Career Guide

Air Traffic Controller

Ben Maples  · Nov 17th 2022

An air traffic controller is often the unsung hero of air travel. Part advisor, part crisis management specialist, an air traffic controller can stay calm in the most difficult situations.

Air Traffic Controller - Working in the air control office and with planes in the background.

Air traffic controllers (sometimes called a transport controller) are exceptionally important collaborators for pilots. These people have mounds of information at their fingertips, and it is their job to convey the information to the pilot and cabin crew and cover various aspects of aircraft control.

Controllers can work in several areas of aviation. Aerodromes, military bases or commercial airlines need a guiding hand to help the pilots do their jobs to the best of their abilities. Air traffic controllers are also appreciated every year on the 20th of October, in what is referred to as International Air Traffic Controller Day or the International Day of the Air Traffic Controller.

Air Traffic Controller Career Guide

What is an air traffic controller?

An air traffic controller manages the safety and flow of aircraft. Air traffic controllers (often abbreviated to ATCs), operate in airport control towers and will constantly communicate with pilots to advise them about take-off, landing and any potential issues that may arise throughout their ascent and descent.

A controller uses a variety of complex equipment. Radar and communication equipment is often supplemented by advanced, often bespoke software.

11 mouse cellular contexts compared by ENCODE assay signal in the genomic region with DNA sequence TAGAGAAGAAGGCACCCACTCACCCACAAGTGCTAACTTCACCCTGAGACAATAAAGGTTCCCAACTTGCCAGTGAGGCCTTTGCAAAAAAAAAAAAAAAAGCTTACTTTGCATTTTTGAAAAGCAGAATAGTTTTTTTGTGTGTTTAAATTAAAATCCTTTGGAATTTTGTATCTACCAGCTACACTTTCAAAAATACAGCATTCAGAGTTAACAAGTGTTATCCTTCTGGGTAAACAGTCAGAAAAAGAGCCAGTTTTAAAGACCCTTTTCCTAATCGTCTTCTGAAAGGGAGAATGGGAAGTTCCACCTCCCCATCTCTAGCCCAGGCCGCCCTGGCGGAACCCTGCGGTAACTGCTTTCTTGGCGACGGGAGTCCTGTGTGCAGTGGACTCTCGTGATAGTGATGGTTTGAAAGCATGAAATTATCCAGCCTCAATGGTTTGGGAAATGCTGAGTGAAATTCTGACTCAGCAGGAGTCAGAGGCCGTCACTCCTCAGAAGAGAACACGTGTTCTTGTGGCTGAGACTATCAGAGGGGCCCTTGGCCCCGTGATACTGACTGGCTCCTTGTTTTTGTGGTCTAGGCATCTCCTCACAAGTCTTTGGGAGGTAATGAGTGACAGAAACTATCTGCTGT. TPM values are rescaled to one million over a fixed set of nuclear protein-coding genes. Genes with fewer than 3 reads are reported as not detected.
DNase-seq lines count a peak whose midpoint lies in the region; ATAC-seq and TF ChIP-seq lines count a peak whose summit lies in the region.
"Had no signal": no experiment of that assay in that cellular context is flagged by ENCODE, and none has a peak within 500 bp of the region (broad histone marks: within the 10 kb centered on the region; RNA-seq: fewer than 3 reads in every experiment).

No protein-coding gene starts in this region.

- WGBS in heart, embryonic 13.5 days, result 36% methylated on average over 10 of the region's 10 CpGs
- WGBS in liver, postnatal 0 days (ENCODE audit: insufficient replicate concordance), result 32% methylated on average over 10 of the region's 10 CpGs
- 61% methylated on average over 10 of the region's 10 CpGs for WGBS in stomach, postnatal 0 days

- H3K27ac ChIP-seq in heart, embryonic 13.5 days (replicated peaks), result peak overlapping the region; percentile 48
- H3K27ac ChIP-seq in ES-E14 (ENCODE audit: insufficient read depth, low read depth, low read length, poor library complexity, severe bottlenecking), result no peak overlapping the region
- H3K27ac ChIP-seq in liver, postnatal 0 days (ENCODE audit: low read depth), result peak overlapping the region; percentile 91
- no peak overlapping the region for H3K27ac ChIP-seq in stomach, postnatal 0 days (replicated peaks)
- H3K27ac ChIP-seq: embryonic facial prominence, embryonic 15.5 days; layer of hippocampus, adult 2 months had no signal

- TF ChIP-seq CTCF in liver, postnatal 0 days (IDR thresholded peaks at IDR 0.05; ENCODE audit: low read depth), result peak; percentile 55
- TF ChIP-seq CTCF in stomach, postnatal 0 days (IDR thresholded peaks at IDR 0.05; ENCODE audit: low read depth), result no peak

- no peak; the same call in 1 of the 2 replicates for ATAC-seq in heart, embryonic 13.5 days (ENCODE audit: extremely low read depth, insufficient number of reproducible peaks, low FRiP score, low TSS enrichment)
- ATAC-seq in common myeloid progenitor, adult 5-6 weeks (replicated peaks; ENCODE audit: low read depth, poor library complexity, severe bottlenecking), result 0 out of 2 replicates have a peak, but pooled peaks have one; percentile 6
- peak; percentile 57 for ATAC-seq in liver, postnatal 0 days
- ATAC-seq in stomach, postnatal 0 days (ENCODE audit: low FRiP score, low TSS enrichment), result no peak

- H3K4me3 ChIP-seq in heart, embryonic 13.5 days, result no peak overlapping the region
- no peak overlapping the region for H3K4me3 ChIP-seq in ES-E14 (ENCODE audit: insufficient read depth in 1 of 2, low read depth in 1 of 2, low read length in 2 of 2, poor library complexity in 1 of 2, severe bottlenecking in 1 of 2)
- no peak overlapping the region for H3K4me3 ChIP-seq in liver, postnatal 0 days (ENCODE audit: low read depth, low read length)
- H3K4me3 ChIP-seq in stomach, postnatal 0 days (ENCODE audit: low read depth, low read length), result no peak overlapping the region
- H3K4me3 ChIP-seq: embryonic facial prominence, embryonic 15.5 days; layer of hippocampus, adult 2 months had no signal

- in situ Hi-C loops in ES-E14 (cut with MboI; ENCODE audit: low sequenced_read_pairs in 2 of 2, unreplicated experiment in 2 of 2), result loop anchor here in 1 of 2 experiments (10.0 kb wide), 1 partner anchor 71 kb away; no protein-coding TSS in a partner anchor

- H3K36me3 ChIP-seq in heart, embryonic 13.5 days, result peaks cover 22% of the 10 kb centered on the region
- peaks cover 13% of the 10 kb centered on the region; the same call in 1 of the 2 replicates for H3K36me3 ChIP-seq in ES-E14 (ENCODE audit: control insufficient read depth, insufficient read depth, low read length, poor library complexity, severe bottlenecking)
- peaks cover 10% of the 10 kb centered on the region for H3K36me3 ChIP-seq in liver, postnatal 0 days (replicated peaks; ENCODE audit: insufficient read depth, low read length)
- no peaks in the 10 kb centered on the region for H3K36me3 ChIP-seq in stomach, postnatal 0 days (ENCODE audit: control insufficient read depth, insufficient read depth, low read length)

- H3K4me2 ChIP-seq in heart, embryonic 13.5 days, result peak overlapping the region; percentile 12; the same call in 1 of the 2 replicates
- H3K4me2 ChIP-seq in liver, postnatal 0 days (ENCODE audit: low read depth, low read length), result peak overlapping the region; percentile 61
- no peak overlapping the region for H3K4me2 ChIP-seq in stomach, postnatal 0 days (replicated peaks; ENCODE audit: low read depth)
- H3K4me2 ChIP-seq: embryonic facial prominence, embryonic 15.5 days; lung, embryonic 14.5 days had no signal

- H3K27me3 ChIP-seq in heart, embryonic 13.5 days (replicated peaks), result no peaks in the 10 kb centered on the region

A degree or a higher national diploma (HND) is not a requirement for this role, though it is highly useful.

Generally, there are four types of air traffic control. Aerodrome controllers (or tower controllers), who are responsible for moving aircraft around the closest aerodrome safely; approach controllers, who give clearance for approaching aircraft; area controllers, who are based at Prestwick (Ayrshire, Scotland) or Swanwick (Hampshire, England) and manage high altitude aircraft; and RAF and Royal Navy aircraft operators, who work with an air and naval bases.


An air traffic controller has a small but highly-important set of responsibilities. Your responsibilities will depend on what type of air traffic controller you are and how senior you are.

The most common responsibilities needed for aircraft controllers are:

  • Advise on the ascent and descent plans.
  • Be on hand for emergency landings.
  • Chart a course for the aircraft.
  • Instruct pilots to avoid mid-air collisions.
  • Maintain the equipment in the airport control tower.
  • Provide accurate, up-to-date information regarding weather, runaway traffic and circling aircraft.
  • Remain in radio contact with pilots, aircraft and cabin crew.

Once you move into senior management roles, your responsibilities will expand. At this level, you will be expected to manage a team of controllers and liaise with other essential workers.